The issue has been amplified by the concerns of Thailand’s upper house or Senate who are at the centre of this impasse and tussle for power.

Political analysts now suggest that the decision by the Pheu Thai Party on Wednesday to sunder its relationship with the Move Forward Party has weakened it and leaves it open to further machinations from conservative elements with calls already coming from such voices for the election of a Conservative Prime Minister at the head of any coalition which may be formed involving Pheu Thai.

Today’s petition to the Constitutional Court was brought under Section 213 of the Constitution which allows citizens and interested parties to object to any decision which may impinge on the rights of any citizen or which may be considered inconsistent or contrary to the Constitution.

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Further reading:

Pheu Thai gives Move Forward the boot, promises a new Constitution and another General Election

Fate of Thaksin linked to political fate of the kingdom as Chuwit predicts his return deal is off at this time

Fears grow that Thaksin has become a pawn for conservatives to break the 8 party democratic pact

Prime Minister, business leaders oppose strategy to countdown the clock on the Senate’s power

PM votes suspended indefinitely as Constitutional Court asked to review last vote in parliament

Pheu Thai meets Anutin as Move Forward’s Pita turns up the pressure on its conflicted leaders

Former police chief and political leader says Move Forward must sacrifice itself for the country

Anutin waits for the call from Pheu Thai but will not treat with Move Forward over its policies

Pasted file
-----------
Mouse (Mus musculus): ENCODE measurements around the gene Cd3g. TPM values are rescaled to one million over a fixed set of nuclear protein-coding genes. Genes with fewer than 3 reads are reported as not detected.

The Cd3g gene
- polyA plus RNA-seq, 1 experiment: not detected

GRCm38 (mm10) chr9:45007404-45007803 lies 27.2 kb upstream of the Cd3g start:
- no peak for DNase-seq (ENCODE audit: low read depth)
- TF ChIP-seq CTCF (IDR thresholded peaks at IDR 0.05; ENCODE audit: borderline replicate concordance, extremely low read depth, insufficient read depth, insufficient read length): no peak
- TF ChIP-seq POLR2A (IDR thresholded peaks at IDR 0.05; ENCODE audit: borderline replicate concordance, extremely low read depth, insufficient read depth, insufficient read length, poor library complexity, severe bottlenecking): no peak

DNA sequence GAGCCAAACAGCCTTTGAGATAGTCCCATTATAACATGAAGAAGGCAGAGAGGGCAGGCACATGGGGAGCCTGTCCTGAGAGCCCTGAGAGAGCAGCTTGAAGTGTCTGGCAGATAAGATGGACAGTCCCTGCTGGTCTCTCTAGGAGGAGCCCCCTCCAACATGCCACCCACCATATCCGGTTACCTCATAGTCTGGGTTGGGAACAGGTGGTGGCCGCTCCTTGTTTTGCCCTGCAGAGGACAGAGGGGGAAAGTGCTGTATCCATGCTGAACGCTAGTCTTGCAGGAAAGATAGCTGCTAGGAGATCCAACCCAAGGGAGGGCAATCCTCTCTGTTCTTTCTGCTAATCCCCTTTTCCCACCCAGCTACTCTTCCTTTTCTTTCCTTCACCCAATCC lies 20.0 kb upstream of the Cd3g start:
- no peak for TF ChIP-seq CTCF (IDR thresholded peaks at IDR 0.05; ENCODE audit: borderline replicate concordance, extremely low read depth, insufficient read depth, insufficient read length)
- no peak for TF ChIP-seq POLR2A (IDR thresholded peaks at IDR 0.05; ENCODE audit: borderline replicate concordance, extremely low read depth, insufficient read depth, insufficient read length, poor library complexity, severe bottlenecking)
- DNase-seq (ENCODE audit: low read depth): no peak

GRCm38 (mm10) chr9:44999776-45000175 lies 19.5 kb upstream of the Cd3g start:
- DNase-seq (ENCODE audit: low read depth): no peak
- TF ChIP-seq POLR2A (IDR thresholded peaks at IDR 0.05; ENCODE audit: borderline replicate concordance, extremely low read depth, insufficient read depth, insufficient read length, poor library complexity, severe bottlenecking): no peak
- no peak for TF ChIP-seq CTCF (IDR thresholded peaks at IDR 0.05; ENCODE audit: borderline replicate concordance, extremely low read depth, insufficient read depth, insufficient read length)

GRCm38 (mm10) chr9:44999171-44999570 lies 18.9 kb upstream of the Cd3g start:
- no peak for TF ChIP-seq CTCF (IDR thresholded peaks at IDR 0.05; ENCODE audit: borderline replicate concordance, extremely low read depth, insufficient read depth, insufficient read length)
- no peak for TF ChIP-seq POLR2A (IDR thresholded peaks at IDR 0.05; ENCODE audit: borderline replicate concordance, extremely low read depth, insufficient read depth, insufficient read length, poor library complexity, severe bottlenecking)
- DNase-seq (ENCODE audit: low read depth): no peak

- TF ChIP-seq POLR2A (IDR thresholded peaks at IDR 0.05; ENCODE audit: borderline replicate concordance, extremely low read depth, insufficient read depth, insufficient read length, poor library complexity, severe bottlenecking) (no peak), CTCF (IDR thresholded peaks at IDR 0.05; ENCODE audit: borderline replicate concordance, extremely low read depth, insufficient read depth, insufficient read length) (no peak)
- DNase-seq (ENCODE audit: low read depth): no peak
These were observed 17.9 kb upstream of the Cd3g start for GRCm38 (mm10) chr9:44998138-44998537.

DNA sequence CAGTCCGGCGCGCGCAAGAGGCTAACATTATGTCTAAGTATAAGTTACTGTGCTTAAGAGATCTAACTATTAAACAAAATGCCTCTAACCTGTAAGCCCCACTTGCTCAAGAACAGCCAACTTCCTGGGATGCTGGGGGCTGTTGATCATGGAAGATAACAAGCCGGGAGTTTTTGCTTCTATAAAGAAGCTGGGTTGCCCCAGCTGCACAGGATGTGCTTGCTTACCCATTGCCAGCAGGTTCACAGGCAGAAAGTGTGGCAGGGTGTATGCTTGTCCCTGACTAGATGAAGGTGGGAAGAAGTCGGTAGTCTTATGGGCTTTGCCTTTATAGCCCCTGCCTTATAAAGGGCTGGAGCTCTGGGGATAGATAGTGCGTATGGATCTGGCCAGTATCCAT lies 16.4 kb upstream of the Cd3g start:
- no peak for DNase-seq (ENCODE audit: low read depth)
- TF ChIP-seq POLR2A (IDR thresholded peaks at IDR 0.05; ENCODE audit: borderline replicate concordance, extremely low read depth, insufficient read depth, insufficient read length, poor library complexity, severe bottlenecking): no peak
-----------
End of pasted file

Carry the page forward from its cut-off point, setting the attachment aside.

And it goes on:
Pheu Thai to install Srettha as Prime Minister by forming a coalition pact with government parties

Pita suspended as an MP and loses renomination attempt in parliament as Senate blocks his path

Tide going out in parliament for Move Forward as it faces being axed or sidelined from real power

US expresses concern about the democratic ‘will of the people’ as tension mounts over legal case

Senators to the fore as tide favours a conservative fix to install a more mature next government

Thailand is facing a deep political crisis as Pita loses key vote and top court takes up complaints

Plan is to rally parliament behind the people’s will to elect Pita Limjaroenrat as Prime Minister

Move Forward leader says Pita will be PM despite the rumour mill and some vociferous senators on the right

Pheu Thai may face a terrible dilemma as outgoing government parties still aim for power in PM vote

Wan Noor elected unopposed as House Speaker, Move Forward Party nominee for deputy wins vote

King and Queen open parliament amid uncertainty as to Tuesday’s vote on the Speaker of the House

Breakthrough deal could see either Pita or Srettha take job as Thailand’s 30th PM on July 13th

PM’s soothing words for frayed nerves as he says he will continue his role up to the next cabinet

Baht falls to 7-month low as unease grows over chances of Pita Limjaroenrat being elected as PM

New PM in July a turning point for the Thai economy in 2023 which could still see 4% GDP growth recorded

Pita’s election as PM and political certainty would be a green light for new jobs and investment

79 new MPs face scrutiny as Election Commission says only 321 to be declared elected on June 21st

Way cleared for Pita’s election as PM but seeds sown for political conflict with criminal probe under poll law

Dangerous political flux in the aftermath of the General Election is growing and poses a threat

Pita shares cast a pall over historic May 14th Election, fears that the results may be nullified by a court

Compromise mooted between Pheu Thai and Move Forward on House Speaker job before key meeting

Kooky Palang Pracharat reports rejected on Tuesday by Prawit as Pheu Thai stands by Pita for PM

Move Forward’s ‘Government of Hope’ coalition delivers a programme promising a new charter

Jatuporn warns Pheu Thai may be turned as he predicts a political impasse. Should wait for 2024

Election vote for Move Forward may have been a cry for help from voters mired in short-term debt

Pita, Move Forward and eight other parties meet in Bangkok and come out smiling, ready to govern

Pita plots a new coalition government with Pheu Thai but open conflict has already raised its head in the Senate

Move Forward Party’s good election result leaves uncertainty as to who will form the government